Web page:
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Brief Theory of Design  

Design is the thinking that accompanies any intentional arrangement and construction.  It's not a special branch.

Writing is a form of design.  Movie-making is a form of design.  Music is a form of design.  Architecture is a form of design. Even politics can involve design.


Aspects are parts which cannot be separated.  Features are parts of a design which can be separated.

This is a vital distinction.  Consider the example of a conventional word processor (yaargh).  It is an aspect, or inseparable part of the design, that it deals with text and keyboard input.  But separable features of some particular word processor design could be a spelling checker, some particular viewing mode, etc.

Principles are aspects and overall characteristics which are intentionally chosen and shaped in a design, such as the upstairs passenger lounge on a 747, "watertight compartments" on the Titanic.

Ramifications are additional properties that unfold (sometimes unexpectedly) from particular aspects, principles and/or features, separately or together.  A small number of design ideas can produce a forest of ramifications.

Ramification conflict occurs when two different ramifications of a design idea do not work well together.

Example of ramification conflict in design: the designer may want to use the numerical keypad on a PC keyboard as a set of arrow keys; but if the user also needs to input numbers with the keypad, that creates a ramification conflict.

Harmonizing ramifications is a big problem in the design process.  Fixing the conflicts among ramifications of various principles and features can be long and difficult.  Different parts of the plan have to be changed, replaced, moved around, made bigger or smaller, etc.  The overall effect has to be looked at and considered again and again and again.  This happens throughout the design process.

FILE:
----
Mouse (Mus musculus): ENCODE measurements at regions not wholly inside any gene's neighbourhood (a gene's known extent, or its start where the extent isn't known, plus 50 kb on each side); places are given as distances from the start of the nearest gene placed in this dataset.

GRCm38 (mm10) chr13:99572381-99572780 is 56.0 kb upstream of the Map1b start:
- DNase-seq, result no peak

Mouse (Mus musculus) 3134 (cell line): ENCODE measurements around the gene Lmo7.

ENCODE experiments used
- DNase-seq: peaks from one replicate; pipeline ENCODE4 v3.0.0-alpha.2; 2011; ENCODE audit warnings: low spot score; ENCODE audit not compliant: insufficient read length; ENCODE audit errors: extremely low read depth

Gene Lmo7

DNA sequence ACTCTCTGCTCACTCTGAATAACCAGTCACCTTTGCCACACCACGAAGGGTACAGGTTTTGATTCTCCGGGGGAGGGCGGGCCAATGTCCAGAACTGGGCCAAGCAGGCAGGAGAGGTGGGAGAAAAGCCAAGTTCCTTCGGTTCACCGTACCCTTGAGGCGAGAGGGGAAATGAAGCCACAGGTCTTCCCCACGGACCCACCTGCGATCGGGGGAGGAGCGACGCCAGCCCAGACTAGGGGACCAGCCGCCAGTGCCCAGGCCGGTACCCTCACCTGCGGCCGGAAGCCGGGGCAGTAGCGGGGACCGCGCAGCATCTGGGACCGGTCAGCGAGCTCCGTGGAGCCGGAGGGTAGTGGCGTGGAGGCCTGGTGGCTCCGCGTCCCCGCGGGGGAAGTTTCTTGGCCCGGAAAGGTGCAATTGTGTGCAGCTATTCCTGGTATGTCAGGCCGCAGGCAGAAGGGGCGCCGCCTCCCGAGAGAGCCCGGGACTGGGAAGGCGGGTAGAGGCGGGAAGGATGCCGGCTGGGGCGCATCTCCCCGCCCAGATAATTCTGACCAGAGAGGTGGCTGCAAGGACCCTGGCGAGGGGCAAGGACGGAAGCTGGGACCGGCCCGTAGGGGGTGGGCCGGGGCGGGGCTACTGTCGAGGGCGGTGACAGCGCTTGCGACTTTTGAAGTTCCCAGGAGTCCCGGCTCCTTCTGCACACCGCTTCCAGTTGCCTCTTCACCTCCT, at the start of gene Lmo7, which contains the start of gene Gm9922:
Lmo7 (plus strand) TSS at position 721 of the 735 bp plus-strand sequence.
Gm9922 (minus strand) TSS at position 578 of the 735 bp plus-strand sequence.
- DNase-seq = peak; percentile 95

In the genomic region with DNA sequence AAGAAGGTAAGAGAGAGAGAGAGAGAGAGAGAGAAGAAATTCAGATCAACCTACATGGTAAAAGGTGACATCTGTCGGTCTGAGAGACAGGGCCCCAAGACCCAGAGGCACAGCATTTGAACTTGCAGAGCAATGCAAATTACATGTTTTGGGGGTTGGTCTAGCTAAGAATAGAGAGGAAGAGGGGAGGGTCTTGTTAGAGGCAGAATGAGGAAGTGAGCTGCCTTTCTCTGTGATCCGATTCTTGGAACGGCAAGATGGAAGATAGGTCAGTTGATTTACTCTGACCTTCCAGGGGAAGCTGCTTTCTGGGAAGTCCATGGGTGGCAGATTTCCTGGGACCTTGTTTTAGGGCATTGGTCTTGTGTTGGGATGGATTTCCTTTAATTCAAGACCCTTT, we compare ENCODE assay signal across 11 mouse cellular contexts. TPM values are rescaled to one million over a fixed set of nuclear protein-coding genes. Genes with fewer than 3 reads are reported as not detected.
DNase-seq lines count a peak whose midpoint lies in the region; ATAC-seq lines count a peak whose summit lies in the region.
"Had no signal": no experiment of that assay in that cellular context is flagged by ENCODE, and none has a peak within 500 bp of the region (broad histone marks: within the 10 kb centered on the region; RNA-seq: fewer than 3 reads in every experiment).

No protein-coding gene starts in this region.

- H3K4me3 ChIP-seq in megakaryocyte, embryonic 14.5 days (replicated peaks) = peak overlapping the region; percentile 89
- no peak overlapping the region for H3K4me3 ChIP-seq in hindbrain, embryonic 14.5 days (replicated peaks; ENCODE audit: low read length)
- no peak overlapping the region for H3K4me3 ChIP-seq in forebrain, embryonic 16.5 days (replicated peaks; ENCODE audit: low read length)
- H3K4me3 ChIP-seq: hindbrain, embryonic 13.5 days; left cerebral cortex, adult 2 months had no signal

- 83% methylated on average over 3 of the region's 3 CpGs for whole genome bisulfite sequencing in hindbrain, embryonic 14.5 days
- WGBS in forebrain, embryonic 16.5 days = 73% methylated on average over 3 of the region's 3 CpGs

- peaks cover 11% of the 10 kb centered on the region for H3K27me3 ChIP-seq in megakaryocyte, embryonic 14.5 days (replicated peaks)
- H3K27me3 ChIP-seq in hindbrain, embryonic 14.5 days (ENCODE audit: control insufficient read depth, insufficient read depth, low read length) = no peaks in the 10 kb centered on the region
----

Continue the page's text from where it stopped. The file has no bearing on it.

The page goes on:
The actual steps that different designers go through can be very different.  However, in general the following stages are popular:

A design can begin in several ways.  Often they are combined.

1.  Requirements.  Sometimes there is a directive from management saying what has to be done.
2.  Evolution from a pre-existing design.
3.  Wish list and desiderata ("desiderata" is the Latin plural of "desideratum", meaning "that which is desired")

The designer(s) consider different possible things that might be done. Sometimes they consider many, sometimes few.


What I call the "jingle method" refers to considering a lot of possibilities together-- like jingling coins in your hand.  When you jingle coins, they tend to line up.  When you jingle desiderata, you find the ones that go together and line up according to some overall design or principle.


In this phase, ideas are tried out together and their ramifications studied.


In some areas, such as building skyscrapers and airplanes, the entire design is completed before the structure is actually created.  In other areas, such as movies and software, the design process and detailing continue to the very end of the production.


A detailing phase may take place before production, or (as in movies and music) the detailing is part of the final production.


Typically, in software, work continues until all too near the shipping date, there is not enough time to check it, there is not enough time to document it, and it is shipped with both bugs and bad documentation.

It's not that software is that different from other creative processes, but that it is definitely harder to plan.